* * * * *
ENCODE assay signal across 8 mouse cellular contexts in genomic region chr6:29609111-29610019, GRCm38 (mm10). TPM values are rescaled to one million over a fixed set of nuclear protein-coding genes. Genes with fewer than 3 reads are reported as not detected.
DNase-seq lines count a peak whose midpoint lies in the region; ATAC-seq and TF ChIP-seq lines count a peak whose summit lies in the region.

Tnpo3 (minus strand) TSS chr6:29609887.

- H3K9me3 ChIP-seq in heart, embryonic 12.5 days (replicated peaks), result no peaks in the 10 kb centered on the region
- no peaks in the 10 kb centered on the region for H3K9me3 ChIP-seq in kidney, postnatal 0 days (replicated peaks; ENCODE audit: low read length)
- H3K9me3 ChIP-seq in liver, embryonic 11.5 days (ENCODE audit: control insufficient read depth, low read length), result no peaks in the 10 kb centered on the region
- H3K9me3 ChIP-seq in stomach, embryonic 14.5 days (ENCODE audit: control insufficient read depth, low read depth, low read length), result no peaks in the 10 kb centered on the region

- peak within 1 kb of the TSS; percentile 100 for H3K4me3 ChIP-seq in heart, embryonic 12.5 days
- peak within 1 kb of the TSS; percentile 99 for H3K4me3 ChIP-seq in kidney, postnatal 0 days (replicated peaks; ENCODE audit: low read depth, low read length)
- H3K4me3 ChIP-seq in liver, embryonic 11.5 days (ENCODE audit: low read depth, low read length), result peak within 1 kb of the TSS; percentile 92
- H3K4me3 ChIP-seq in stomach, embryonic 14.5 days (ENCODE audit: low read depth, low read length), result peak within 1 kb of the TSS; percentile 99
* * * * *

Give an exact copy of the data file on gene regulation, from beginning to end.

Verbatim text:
ENCODE assay signal across 8 mouse cellular contexts in genomic region chr6:29609111-29610019, GRCm38 (mm10). TPM values are rescaled to one million over a fixed set of nuclear protein-coding genes. Genes with fewer than 3 reads are reported as not detected.
DNase-seq lines count a peak whose midpoint lies in the region; ATAC-seq and TF ChIP-seq lines count a peak whose summit lies in the region.

Tnpo3 (minus strand) TSS chr6:29609887.

- H3K9me3 ChIP-seq in heart, embryonic 12.5 days (replicated peaks), result no peaks in the 10 kb centered on the region
- no peaks in the 10 kb centered on the region for H3K9me3 ChIP-seq in kidney, postnatal 0 days (replicated peaks; ENCODE audit: low read length)
- H3K9me3 ChIP-seq in liver, embryonic 11.5 days (ENCODE audit: control insufficient read depth, low read length), result no peaks in the 10 kb centered on the region
- H3K9me3 ChIP-seq in stomach, embryonic 14.5 days (ENCODE audit: control insufficient read depth, low read depth, low read length), result no peaks in the 10 kb centered on the region

- peak within 1 kb of the TSS; percentile 100 for H3K4me3 ChIP-seq in heart, embryonic 12.5 days
- peak within 1 kb of the TSS; percentile 99 for H3K4me3 ChIP-seq in kidney, postnatal 0 days (replicated peaks; ENCODE audit: low read depth, low read length)
- H3K4me3 ChIP-seq in liver, embryonic 11.5 days (ENCODE audit: low read depth, low read length), result peak within 1 kb of the TSS; percentile 92
- H3K4me3 ChIP-seq in stomach, embryonic 14.5 days (ENCODE audit: low read depth, low read length), result peak within 1 kb of the TSS; percentile 99